What’s in a Girl’s Name?—A Quiet Protest

I am big on names with meaning—names that root us in some kind of history or hope. They have a beauty all their own. Every part of my name has one or two tie-ins to my family history. And I was deeply blessed to have my middle name—Clare—passed on to my amazing little niece—Mariclare.

This week I got an email from Uganda. Specifically, Patricia Amony, who serves on FH’s staff in Northern Uganda, was replying to a few questions I sent her about the plight of women in the community where she serves.

Remember Kony 2012? Patricia serves in communities that were terrorized by Joseph Kony and the Lord’s Resistance Army. She’s helping them recover and rebuild after years of civil war.

Ugandan girl

Patricia painted a picture of how some women in Northern Uganda are silently protesting the way they are treated. They protest in the way they name their baby girls. Some baby girls are given names such as:

  • Aol (I am tired),
  • Kidega (people don’t like me),
  • Akurokwee (I have waited a long time),
  • Adenocan (I underwent a difficult time),
  • Akanyo (I’ve persevered).

Sadly, side-by-side with these names given for protest are even more masses of men and women who believe it is completely normal for women to be abused by their husbands. They are not protesting. Rather they are part of a societal system that devalues women and are unable to envision something different.

Violence against women is so woven into the fabric of society that many actually believe that for a husband to hit his wife is a way to show her love.

Patricia said something else to me in her email. She simply stated, “ideas have consequences.” So when a culture embraces ideas such as men are superior to or more valuable than women, behavior flows out of those ideas.

Ugandan Mother with children

So, how does the FH work in Uganda go about addressing these difficult circumstances?

  1. By opening up dialogue in the community about violence against women. This happens through training church leaders, mentoring husbands and wives, giving tools for stronger marriages, broadcasting radio messages to uproot the acceptance of abuse, and more.
  2. By providing counseling for the abused. As the adage goes, “the abused becomes the abuser.” Helping victims find a path to healing stops cycles of abuse.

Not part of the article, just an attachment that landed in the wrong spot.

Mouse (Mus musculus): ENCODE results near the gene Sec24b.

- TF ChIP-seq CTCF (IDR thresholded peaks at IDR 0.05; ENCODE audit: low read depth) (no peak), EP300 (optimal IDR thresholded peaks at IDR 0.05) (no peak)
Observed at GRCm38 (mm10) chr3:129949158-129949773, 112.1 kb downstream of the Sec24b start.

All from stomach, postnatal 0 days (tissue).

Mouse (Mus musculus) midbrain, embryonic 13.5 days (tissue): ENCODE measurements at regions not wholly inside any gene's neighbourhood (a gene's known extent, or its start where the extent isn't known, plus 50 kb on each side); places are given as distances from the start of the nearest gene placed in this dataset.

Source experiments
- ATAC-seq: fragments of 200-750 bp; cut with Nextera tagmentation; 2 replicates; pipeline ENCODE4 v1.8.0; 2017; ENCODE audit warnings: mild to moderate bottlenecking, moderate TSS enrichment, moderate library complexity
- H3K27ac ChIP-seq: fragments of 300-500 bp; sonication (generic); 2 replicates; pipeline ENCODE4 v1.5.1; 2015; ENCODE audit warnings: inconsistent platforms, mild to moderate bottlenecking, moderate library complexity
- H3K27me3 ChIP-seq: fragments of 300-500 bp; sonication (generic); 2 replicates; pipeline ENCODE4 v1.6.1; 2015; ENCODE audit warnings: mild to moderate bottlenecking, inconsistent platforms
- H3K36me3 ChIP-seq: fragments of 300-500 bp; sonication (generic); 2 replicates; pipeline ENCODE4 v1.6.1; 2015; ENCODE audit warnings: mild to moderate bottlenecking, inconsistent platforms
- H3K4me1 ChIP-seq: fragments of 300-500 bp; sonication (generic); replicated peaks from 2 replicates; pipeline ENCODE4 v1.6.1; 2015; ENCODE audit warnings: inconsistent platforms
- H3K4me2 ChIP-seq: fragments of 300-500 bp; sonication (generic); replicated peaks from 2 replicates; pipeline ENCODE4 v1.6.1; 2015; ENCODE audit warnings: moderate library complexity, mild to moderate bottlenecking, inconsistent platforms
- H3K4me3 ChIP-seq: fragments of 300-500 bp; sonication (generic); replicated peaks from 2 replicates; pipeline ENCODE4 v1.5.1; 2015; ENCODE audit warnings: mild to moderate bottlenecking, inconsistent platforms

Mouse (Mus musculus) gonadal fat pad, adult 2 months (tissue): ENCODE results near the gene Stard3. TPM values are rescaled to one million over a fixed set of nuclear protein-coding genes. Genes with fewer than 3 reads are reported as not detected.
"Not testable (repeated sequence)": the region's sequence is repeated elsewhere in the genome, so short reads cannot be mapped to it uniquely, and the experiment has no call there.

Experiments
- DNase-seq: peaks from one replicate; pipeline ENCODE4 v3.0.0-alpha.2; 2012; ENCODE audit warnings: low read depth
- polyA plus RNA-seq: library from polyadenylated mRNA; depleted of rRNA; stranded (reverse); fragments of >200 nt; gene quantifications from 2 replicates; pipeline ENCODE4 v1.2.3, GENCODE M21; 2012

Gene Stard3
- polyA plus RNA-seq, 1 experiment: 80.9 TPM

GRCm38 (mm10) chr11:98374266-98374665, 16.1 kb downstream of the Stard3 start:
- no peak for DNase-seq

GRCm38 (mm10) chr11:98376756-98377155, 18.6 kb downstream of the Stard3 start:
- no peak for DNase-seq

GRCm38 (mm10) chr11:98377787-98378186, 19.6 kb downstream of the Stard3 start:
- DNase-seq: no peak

3. By training women on income generating businesses. When women are in abusive marriages and are unable to provide any income for themselves or their children apart from an abusive husband, they are extremely vulnerable. Equipping women with income generating skills decreases that vulnerability.

Patricia also said that it’s important to understand “how God views women and men and His intentions for all family members.”

Here are some names for women given in the Bible:

  • Abigail (the father’s joy),
  • Elizabeth (the oath, or fullness, of God),
  • Joanna (grace or gift of the Lord),
  • Sarah (lady; princess; princess of the multitude).

I am not going to pretend that every name given to a woman in the Bible had a positive meaning. Actually the cultures of the Bible were more like the Ugandan culture described by Patricia (her name means “noble” by the way!). All kinds of circumstances—both good and bad—were symbolized biblical men and women’s names. But throughout Scripture it is clear that the God of the Bible has a high view of women. That’s why these beautiful names like Abigail, Elizabeth, Joanna and Sarah were given to women. That message was a light to the Israelites, a light to the early church and is still a light to us today.

Patricia Amony photo

Patricia Amony, who contributed to this post, serves on FH's staff in N. Uganda.

As we approach Thanksgiving in the U.S., I am thankful for men and women like Patricia who are bringing the light of God’s great love and valuing of women and men to Northern Uganda. This Good News brings rest to the weary, love to the outcast, hope for those in waiting, healing for ones facing difficulty and a new day for ones who have persevered. In doing so, we can get at the heart of the matter, because ideas do have consequences.

Please pray for FH’s programs in Northern Uganda and around the world that are seeking to address violence against women. It’s a rampant problem. Worse that you or I would like to think. You can learn more from my colleagues Esther and Karen and the U.N.’s International Day for the Elimination of Violence Against Women which is November 25.

If your expression of thanksgiving for the Good News of God’s love shown in your life moves you to give, please support FH’s work of bringing grace and truth around the world.

Finally, take a moment to ask God to reveal to you assumptions that are prevalent in your culture that are not aligned with His intentions for our lives. As Eugene Peterson put it in The Message: “Don’t become so well-adjusted to your culture that you fit into it without even thinking. Instead, fix your attention on God. You’ll be changed from the inside out.” (Romans 12:2 paraphrase)

And, when appropriate, don’t forget to protest in your own quiet, but convicted way.

About Eileen O'Gorman

Sometimes I think I am incessant middle child. I find myself in the middle of things a lot. Right now, in particular with my work in communication for Food for the Hungry, I find myself in the middle—maybe a bridge builder—between “worlds.” However, what seems like many worlds all occupying one planet, is actually one grand world that God created. I just can’t get a handle on that! Mostly I hope that my work helps bring reconciliation in this world and that, by grace, we can see good things happening – on earth as it is in heaven.

, , , , , , , , ,